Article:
Objective: Determine the effect of lead, cadmium, arsenic, toluene, and xylene exposure on hearing compared to noise exposures alone.
Methods: Personnel at a shipyard (n = 1266) were divided into four exposure groups based on concentrations: low metals/low solvents/high noise (reference group), high metals/high solvents/low noise, high metals/low solvents/high noise, and high metals/high solvents/high noise. Hearing changes occurring from the years 2004-2015 were analyzed.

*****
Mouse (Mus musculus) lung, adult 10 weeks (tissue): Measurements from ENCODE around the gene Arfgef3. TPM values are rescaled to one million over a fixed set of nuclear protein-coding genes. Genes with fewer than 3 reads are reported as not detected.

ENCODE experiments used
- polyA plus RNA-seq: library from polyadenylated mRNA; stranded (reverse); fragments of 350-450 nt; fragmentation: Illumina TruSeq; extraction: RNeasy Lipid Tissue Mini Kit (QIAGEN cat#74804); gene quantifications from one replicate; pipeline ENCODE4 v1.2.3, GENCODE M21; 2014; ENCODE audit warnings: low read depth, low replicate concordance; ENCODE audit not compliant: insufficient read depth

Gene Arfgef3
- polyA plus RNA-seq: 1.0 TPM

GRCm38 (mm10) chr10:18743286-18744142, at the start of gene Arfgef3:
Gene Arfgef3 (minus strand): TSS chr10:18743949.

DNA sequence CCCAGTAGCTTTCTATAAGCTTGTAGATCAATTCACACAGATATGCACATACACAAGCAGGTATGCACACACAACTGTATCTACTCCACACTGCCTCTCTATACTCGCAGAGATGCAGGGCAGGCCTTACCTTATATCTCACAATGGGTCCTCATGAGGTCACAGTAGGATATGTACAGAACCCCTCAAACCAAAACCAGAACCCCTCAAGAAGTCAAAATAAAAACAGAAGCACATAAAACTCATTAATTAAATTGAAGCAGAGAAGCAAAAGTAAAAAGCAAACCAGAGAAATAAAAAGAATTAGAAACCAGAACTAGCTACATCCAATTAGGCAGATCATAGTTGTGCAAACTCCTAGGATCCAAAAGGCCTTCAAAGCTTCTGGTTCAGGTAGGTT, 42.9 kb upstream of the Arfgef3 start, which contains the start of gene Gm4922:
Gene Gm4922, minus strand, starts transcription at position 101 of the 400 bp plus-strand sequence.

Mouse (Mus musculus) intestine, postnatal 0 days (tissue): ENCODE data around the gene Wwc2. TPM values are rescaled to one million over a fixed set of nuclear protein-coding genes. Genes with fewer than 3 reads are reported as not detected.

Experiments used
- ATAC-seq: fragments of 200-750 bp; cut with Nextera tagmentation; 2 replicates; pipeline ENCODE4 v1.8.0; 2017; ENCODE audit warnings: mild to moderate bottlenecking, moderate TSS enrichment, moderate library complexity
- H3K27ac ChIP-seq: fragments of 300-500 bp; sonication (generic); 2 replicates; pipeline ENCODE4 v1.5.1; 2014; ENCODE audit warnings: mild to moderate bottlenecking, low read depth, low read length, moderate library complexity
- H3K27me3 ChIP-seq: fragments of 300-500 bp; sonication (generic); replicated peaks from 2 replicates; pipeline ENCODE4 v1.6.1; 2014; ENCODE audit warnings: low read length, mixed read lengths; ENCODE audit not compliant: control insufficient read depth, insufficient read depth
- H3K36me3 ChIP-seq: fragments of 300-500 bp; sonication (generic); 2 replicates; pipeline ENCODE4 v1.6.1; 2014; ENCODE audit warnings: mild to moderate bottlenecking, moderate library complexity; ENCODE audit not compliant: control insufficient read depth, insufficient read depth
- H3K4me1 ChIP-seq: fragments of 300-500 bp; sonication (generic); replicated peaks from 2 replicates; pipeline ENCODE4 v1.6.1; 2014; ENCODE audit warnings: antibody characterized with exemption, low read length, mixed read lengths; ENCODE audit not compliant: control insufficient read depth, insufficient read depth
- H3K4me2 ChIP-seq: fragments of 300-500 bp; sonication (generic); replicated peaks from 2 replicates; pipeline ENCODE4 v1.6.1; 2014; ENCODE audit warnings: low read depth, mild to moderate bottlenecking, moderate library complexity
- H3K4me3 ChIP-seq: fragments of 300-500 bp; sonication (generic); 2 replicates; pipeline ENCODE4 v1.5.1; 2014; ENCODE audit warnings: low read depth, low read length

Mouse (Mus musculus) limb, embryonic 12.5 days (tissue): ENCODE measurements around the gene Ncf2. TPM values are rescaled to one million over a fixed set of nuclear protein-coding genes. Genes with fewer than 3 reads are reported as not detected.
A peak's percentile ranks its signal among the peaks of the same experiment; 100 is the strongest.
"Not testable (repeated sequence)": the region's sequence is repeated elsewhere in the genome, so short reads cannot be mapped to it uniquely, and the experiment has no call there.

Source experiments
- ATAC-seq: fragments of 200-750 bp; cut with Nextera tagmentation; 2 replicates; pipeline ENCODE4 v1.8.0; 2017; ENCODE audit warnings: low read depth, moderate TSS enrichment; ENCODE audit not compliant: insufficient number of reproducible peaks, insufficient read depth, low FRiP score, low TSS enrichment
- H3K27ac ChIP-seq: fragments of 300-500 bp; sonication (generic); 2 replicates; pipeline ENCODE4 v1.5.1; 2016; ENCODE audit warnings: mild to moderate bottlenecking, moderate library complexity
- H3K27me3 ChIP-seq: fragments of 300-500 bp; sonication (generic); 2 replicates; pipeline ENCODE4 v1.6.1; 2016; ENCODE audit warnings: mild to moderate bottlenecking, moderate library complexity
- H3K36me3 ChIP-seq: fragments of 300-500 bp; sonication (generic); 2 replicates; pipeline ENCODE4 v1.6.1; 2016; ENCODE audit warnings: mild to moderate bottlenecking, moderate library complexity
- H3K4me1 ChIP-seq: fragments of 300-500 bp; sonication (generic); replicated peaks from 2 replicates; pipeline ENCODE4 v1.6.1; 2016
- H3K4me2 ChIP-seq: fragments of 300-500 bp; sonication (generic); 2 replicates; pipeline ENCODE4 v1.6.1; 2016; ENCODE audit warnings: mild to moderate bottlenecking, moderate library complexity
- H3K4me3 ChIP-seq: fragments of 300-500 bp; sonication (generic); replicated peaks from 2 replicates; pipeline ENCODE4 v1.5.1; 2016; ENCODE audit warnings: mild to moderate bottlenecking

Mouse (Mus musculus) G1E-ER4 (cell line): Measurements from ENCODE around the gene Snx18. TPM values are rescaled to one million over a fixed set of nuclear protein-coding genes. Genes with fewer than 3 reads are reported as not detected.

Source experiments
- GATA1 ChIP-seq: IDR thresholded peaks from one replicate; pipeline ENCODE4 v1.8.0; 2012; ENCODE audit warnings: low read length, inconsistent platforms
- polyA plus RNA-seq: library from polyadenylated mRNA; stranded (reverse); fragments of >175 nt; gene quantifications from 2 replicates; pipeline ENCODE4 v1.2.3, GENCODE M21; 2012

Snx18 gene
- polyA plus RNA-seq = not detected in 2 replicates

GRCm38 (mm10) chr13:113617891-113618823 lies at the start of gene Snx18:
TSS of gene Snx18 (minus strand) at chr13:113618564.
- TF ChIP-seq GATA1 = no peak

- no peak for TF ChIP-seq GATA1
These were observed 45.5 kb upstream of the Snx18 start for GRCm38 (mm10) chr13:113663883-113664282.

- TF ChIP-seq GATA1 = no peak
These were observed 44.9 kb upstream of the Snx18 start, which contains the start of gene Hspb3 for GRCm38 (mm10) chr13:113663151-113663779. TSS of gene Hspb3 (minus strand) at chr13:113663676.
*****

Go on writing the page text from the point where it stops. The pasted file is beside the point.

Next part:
Results: Hearing changes were significantly worse at 1000 Hz (p = .007), averaged across 2000-4000 Hz (p = .014), and averaged across 500-6000 Hz (p = .014) for the high metals/high solvent/high noise group compared to the low metals/low solvents/high noise only reference group.
Conclusions: Simultaneous exposures classified as high for metals/solvents/noise appear to damage hearing more than exposure to noise alone. Hearing conservation programs should take into consideration combined exposures to metals, solvents, and noise, not simply exposure to noise.
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